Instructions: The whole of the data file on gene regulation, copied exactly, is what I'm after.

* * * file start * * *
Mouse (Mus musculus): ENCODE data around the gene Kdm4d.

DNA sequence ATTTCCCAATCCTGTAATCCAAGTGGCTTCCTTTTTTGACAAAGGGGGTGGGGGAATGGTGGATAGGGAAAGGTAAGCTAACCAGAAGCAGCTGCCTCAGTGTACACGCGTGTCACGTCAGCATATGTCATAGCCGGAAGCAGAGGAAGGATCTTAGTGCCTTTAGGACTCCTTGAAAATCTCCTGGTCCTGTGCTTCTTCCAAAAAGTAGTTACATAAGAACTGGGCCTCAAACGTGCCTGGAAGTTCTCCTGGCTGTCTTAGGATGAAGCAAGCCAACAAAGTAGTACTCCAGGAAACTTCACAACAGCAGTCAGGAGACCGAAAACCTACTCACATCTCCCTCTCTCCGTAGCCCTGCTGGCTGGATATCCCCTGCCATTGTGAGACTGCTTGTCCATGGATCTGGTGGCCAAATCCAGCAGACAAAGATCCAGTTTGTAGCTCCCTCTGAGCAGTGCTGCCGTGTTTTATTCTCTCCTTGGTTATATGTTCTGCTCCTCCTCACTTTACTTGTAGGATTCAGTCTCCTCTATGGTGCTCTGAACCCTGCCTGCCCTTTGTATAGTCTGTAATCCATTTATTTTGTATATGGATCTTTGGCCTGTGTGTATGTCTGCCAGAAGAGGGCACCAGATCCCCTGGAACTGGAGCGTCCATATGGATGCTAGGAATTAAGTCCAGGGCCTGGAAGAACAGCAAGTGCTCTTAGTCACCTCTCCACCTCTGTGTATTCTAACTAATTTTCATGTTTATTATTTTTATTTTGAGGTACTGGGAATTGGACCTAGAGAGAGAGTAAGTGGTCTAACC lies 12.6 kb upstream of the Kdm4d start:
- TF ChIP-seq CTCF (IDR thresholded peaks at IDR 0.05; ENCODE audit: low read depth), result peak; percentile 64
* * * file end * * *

Mouse (Mus musculus): ENCODE data around the gene Kdm4d.

DNA sequence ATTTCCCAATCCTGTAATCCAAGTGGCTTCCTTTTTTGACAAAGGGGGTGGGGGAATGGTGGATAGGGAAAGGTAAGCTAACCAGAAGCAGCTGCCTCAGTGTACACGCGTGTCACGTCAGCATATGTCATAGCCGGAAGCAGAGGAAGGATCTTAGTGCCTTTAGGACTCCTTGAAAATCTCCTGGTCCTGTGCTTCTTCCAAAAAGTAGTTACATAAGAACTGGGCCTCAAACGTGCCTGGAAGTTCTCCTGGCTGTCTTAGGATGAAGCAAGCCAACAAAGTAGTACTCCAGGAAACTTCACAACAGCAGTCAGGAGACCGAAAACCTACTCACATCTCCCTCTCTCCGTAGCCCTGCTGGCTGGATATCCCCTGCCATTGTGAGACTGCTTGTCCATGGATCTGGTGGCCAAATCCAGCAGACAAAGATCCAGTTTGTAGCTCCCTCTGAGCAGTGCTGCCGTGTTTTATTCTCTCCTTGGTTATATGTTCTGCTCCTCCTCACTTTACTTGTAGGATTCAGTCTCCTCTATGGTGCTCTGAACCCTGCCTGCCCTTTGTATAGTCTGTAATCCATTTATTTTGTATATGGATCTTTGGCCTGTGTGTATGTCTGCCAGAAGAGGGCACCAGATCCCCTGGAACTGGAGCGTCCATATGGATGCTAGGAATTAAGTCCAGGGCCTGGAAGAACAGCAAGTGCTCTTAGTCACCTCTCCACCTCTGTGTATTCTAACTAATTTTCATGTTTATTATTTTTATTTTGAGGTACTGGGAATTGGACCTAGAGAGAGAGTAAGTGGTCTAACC lies 12.6 kb upstream of the Kdm4d start:
- TF ChIP-seq CTCF (IDR thresholded peaks at IDR 0.05; ENCODE audit: low read depth), result peak; percentile 64